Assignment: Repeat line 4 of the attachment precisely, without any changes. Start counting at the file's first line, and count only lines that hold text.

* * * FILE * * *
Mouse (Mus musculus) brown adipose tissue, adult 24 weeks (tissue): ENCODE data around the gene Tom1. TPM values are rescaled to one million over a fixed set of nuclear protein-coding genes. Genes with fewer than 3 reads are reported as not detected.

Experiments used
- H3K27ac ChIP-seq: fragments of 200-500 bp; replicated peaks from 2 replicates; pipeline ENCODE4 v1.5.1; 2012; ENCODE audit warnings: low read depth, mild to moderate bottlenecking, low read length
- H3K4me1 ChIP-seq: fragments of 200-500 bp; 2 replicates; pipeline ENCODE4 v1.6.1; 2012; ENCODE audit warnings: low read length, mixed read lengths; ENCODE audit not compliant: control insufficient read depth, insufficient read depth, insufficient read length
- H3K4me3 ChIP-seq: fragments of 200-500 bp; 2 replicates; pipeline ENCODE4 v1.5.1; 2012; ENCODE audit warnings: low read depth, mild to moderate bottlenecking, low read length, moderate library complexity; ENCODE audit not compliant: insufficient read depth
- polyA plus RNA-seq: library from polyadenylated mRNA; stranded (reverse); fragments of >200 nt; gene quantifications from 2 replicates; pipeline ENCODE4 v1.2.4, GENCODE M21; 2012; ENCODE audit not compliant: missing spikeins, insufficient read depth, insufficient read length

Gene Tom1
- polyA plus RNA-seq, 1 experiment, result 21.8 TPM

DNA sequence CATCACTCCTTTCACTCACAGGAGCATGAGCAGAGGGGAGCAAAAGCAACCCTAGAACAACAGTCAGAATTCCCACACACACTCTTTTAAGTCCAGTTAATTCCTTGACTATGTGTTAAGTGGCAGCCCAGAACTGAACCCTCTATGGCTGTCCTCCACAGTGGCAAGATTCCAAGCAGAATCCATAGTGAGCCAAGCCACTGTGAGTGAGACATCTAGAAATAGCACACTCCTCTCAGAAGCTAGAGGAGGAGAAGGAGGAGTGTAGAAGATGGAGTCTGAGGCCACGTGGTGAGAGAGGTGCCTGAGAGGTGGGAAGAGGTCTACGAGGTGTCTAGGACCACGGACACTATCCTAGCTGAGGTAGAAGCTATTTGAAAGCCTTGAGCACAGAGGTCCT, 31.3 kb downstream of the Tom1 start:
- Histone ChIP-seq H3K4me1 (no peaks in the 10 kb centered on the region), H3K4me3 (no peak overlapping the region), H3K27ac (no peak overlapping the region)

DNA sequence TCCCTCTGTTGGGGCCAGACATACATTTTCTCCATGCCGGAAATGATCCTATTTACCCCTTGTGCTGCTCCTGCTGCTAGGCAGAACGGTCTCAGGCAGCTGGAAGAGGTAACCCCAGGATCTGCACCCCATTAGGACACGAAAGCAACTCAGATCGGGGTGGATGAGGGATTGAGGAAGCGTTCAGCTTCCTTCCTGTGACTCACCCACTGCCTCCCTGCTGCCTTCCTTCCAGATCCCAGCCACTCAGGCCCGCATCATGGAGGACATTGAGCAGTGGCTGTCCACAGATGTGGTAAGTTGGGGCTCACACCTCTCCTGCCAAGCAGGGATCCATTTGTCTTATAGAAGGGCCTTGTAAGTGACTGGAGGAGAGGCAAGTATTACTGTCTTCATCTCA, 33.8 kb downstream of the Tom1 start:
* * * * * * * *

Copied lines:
- H3K4me1 ChIP-seq: fragments of 200-500 bp; 2 replicates; pipeline ENCODE4 v1.6.1; 2012; ENCODE audit warnings: low read length, mixed read lengths; ENCODE audit not compliant: control insufficient read depth, insufficient read depth, insufficient read length